Flies and Photos in Tessenei

One week after settling into Eritrea, I engaged in a six-day tour around the country led by the National Union of Eritrean Youth and Students (NUEYS), which doesn’t operate under any ministry governmental organization. The tour’s title “Zura N’ Hagerka” means “Tour Your Country,” and in three words the journey was restless, unpredictable and illuminating.

 For just 9,900 nakfa, I and 27 other diaspora went to factories that processed the country’s milk and dug its coal, and somewhere between those stops we visited the Italian, English and Eritrean war cemeteries there since the 1950s. All places that wouldn’t be granted to us if it hadn’t been for NUEYS, and its platform. We even got a chance to dance with youth in Tessenei, after I proudly stood up (after the person next to me) and told everyone I graduated with a journalism degree last year. It was part of the ‘homecoming’ experience, to drink boon (even though I’m not fond of coffee), stay in their town a little while, and interact with them.

Along the routes we took, I and others visited four towns including Tessenei, which I presented on a map below.

My first night in Tessenei – a market town about 28 miles bordering Sudan – struck me as a place of migration. Life felt a little different – raisins in the rice, glass bottled Coco-Cola (not plastic like I got used to drinking in Asmara), and I even noticed men walking casually, together. I would later learn an uncle also goes there to sell clothes he cops from Asmara. My aunt did the same thing a few times. Tessenei seemed to fuse of modern and traditional customs, Muslims working alongside Christians, civilians living in huts, and the reliance on horses used to transport food and goods.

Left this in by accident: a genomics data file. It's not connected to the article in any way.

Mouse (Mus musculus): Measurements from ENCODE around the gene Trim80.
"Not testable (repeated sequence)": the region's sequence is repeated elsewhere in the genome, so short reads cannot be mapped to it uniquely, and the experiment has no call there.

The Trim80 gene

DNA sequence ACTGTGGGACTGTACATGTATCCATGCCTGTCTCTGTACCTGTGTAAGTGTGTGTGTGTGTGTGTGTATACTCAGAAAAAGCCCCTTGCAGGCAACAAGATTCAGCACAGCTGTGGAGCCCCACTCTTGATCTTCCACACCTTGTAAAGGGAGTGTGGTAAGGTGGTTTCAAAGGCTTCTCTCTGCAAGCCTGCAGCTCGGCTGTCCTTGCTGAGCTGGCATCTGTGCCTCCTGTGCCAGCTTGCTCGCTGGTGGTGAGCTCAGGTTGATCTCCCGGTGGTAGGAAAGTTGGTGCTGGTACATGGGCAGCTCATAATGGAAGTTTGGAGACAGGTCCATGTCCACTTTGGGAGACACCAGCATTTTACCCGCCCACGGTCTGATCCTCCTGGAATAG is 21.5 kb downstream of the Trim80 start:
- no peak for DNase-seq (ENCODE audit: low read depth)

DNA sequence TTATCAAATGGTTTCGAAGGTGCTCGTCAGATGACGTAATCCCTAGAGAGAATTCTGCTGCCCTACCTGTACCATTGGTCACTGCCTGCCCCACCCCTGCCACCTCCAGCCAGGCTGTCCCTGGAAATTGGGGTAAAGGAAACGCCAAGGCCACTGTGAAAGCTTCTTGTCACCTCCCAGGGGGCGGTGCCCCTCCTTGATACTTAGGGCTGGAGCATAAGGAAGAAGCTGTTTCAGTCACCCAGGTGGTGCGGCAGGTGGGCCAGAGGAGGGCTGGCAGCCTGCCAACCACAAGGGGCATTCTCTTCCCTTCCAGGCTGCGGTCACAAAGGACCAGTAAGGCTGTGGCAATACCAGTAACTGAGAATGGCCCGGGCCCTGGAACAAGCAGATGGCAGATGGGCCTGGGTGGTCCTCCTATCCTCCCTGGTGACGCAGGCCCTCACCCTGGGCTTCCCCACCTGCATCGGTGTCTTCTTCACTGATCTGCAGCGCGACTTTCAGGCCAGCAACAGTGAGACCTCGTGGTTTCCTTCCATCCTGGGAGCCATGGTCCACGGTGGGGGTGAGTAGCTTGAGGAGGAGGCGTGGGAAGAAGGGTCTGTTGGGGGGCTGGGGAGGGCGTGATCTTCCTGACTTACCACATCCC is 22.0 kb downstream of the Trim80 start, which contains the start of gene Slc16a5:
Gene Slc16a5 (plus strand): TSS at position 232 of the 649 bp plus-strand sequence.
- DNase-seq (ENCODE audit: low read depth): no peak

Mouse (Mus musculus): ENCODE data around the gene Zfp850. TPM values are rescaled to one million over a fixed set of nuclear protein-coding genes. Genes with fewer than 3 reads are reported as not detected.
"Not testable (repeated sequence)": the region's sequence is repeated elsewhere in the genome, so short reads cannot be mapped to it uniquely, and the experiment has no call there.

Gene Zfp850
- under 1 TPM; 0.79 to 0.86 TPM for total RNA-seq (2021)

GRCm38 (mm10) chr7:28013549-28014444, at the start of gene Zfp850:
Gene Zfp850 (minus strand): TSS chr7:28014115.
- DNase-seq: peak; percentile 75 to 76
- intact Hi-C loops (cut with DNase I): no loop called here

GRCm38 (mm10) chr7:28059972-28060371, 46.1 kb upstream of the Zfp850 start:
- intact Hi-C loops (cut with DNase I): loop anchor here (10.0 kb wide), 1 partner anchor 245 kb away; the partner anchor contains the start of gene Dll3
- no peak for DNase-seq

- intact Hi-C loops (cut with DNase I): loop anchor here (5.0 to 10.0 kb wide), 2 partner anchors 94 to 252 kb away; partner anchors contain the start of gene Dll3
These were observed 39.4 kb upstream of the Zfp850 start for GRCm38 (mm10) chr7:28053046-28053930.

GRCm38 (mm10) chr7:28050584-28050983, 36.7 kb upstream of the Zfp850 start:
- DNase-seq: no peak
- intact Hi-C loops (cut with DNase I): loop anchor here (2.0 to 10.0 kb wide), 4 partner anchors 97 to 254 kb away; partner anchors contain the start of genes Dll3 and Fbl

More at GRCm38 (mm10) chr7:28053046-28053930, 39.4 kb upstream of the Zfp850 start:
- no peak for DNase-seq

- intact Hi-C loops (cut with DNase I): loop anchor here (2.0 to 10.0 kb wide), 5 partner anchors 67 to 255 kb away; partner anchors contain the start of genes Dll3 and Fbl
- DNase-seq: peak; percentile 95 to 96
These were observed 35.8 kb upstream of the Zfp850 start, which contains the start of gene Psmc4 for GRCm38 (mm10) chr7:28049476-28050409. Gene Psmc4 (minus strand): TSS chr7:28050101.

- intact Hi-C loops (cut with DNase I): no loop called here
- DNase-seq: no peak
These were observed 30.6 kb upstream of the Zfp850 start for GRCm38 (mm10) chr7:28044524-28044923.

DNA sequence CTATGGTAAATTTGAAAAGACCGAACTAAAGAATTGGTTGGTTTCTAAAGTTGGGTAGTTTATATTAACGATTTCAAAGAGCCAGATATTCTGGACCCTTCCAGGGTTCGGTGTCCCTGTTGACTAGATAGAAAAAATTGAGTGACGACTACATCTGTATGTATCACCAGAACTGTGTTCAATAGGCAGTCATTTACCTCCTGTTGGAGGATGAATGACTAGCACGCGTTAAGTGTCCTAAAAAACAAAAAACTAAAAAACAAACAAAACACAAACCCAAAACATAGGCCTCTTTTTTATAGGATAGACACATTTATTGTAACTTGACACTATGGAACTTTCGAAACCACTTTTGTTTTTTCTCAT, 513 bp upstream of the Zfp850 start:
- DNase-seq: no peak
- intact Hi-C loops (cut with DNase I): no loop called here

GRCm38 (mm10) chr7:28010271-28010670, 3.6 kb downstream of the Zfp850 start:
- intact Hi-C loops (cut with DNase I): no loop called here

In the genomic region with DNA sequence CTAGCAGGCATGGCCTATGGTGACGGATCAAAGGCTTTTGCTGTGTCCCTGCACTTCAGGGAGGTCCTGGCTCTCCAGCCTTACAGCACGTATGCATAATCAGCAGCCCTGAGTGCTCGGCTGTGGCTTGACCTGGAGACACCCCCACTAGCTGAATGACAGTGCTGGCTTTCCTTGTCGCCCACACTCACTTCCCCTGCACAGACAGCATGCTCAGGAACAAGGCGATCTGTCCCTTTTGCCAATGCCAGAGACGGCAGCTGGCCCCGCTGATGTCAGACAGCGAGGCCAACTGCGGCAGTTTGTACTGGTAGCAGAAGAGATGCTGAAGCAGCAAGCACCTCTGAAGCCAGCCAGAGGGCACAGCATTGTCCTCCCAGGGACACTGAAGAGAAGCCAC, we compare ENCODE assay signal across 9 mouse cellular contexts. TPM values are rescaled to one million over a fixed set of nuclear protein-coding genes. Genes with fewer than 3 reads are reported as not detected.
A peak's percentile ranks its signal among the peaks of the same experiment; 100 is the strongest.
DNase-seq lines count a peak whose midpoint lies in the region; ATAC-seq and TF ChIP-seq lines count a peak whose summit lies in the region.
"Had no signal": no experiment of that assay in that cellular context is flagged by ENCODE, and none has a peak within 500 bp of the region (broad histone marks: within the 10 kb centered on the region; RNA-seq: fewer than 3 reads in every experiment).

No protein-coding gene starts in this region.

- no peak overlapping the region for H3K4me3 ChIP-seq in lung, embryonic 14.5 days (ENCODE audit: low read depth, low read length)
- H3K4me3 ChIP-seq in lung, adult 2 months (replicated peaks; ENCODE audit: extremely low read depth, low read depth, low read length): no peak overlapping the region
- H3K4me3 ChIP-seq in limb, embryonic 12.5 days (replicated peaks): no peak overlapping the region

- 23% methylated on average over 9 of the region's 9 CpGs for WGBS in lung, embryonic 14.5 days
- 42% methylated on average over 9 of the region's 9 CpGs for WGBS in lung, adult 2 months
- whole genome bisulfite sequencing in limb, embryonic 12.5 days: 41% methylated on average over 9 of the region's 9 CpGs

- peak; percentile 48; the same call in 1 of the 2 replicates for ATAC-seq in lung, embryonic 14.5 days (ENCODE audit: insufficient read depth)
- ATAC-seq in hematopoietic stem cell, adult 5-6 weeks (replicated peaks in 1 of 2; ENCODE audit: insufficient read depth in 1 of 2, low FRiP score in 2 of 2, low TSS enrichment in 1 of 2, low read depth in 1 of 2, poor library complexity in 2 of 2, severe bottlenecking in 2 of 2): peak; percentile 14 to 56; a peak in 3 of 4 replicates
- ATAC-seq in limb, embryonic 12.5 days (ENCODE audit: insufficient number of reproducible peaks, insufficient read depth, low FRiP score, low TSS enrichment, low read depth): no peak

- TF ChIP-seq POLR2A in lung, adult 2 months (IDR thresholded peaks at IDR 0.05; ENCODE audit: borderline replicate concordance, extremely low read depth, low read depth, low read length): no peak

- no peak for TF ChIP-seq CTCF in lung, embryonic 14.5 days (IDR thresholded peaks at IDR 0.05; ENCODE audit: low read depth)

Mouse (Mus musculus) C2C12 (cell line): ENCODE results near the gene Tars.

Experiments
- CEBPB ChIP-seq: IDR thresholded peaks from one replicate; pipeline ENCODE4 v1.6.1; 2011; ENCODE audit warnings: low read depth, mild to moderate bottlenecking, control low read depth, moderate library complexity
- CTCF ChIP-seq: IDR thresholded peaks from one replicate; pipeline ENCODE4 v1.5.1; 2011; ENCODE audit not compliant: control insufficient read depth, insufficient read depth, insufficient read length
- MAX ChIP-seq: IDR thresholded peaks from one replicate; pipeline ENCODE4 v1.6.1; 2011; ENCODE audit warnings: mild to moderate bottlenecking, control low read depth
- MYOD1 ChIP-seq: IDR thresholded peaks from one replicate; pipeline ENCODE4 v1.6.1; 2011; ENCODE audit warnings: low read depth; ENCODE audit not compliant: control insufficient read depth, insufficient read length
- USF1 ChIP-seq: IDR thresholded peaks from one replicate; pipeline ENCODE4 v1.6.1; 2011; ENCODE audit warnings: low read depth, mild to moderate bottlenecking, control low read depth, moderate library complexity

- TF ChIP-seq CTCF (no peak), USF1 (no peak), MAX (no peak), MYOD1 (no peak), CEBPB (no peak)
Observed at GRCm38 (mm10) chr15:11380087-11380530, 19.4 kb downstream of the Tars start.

Until this drop in town, I hadn’t been recording my observations. That all changed the night I found myself in a situation with the flies of Cosina Hotel.

As the dusk slowly fell on us, we reached the hotel around seven in the evening. After checking in, my roommate and I was assigned to the last room on the second floor. I noticed a problem before even sticking the key inside the door. I saw a shattered mosquito blind to the left, which failed to shield the balcony door. Mind you, I spotted a mighty spider web at the door’s corner (but I digress).

A street view of parked tour bus in Tessenei, Eritrea on July 28, 2014.
A street view of parked tour bus in Tessenei, Eritrea on July 28, 2014.

When opening the room, a hundred or so flies met us at the center of the room, and flooded our bathtub. I couldn’t think of a better excuse to scream, yet I didn’t. Although the idea of resting there for two nights seemed unbearable I charged through my displeasure and joined forces with a few other girls in a similar situation ready to take action.

My roommate, an Eritrean-Canadian, whom was very level-headed about the ordeal took up her discomfort with our floormates. We, then, realized we were at a disadvantage and had to reconsider about approaching management since this really was an issue about the lack of hotel maintenance and not at the fault of any crewmen on the trip. We quickly understood the flies (a few alive; most were dead) was everyone’s problem, and thought this could only weaken our argument.

When thinking about how to turn our room into a fly-free zone, I found a broom stashed in the room’s dresser and swept the insects into the runway of the halls for about 15 minutes. And when I couldn’t hold my bladder any longer, I took my toilet paper and handled my business in the insect-infested bathroom. (That’s the day I calmly yanked two bugs off my neck.)

As the sun arose, and so did we (in our new room), talk of which room held the most flies ended and I began to shoot photos of people in Eritrea for myself and an Instagram account I asked to be featured in a month ahead of my arrival.